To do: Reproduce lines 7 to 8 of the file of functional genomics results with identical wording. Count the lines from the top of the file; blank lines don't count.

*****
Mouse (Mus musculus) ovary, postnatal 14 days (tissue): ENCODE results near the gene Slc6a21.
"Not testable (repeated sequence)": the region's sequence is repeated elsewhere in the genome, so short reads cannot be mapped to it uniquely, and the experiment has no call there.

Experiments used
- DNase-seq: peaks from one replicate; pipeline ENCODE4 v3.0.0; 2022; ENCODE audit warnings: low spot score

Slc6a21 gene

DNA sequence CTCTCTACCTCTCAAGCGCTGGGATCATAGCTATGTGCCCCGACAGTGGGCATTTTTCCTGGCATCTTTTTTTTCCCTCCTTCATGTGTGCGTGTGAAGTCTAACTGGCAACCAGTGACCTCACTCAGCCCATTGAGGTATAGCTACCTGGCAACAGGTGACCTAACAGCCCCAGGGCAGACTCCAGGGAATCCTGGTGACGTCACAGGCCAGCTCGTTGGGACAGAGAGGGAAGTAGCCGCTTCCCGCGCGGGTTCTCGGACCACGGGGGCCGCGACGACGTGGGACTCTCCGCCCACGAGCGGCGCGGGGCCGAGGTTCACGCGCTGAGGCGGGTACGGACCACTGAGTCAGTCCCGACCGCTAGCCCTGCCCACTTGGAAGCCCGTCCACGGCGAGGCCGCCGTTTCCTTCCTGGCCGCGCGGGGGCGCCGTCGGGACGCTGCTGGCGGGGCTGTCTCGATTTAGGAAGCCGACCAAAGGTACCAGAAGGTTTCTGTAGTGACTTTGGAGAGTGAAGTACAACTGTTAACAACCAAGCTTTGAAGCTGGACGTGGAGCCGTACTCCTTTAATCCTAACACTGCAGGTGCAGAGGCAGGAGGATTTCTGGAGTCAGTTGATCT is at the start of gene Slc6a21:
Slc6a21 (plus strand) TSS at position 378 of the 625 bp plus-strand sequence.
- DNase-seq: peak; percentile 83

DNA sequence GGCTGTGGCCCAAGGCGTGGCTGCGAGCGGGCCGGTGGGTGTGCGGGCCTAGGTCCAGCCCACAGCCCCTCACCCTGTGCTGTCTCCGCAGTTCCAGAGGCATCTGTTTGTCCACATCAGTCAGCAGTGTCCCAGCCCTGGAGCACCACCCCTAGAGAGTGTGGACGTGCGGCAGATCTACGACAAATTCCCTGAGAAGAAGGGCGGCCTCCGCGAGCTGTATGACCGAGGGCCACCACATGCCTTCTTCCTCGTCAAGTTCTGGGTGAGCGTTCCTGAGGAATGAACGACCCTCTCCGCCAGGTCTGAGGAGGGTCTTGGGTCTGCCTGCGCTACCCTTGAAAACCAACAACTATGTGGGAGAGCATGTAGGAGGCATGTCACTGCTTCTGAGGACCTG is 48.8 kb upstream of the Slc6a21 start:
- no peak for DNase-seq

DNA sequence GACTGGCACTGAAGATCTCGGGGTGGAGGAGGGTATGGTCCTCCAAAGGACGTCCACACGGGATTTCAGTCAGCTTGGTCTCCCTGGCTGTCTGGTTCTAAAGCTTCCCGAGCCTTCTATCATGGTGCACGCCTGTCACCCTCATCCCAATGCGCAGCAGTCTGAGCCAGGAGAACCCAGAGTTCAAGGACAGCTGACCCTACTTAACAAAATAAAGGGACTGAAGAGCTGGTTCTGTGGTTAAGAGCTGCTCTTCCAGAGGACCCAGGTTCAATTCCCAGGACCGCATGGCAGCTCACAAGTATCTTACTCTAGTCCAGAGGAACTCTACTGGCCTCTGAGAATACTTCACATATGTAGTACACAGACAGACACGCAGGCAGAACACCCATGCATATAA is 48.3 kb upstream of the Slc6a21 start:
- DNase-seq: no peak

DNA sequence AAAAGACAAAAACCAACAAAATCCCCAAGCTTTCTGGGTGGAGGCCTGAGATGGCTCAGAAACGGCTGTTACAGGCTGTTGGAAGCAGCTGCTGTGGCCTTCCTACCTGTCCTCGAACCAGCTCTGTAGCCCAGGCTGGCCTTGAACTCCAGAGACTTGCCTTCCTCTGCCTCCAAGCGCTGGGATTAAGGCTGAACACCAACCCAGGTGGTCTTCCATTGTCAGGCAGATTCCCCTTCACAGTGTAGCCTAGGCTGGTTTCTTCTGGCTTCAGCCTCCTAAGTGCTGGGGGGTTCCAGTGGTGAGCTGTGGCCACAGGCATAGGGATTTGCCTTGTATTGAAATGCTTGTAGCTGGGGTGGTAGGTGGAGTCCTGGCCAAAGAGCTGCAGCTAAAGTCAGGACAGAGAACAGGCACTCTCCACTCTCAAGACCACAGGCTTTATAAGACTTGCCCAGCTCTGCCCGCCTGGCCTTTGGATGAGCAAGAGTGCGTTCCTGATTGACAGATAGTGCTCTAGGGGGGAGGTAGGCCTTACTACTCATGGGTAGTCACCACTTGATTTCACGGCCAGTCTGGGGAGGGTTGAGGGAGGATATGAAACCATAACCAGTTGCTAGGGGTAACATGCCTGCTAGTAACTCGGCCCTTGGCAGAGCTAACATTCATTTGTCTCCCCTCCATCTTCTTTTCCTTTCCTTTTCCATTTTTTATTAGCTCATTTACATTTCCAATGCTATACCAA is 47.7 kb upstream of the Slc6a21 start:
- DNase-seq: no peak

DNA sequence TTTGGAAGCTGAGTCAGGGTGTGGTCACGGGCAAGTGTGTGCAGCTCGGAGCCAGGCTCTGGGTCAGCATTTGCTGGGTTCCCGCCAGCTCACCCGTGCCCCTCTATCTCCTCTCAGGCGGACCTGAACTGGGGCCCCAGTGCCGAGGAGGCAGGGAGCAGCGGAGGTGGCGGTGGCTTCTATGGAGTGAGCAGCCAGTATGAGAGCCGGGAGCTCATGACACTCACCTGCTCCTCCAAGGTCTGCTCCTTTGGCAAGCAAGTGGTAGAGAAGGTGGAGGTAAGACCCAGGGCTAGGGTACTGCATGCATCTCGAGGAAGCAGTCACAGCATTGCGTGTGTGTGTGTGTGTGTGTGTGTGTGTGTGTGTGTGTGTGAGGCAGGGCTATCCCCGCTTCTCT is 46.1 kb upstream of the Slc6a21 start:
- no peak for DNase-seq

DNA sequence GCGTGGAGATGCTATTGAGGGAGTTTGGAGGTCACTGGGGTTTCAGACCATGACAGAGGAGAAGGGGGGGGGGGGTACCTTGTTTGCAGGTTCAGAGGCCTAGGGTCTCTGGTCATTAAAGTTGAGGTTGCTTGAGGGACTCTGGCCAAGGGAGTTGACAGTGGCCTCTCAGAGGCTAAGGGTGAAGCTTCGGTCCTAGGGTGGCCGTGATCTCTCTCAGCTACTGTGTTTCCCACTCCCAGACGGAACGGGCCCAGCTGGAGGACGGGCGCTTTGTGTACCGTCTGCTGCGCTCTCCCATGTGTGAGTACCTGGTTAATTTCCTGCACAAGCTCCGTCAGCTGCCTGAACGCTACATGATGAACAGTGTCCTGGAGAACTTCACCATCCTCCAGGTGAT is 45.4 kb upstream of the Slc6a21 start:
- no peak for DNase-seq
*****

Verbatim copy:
Slc6a21 (plus strand) TSS at position 378 of the 625 bp plus-strand sequence.
- DNase-seq: peak; percentile 83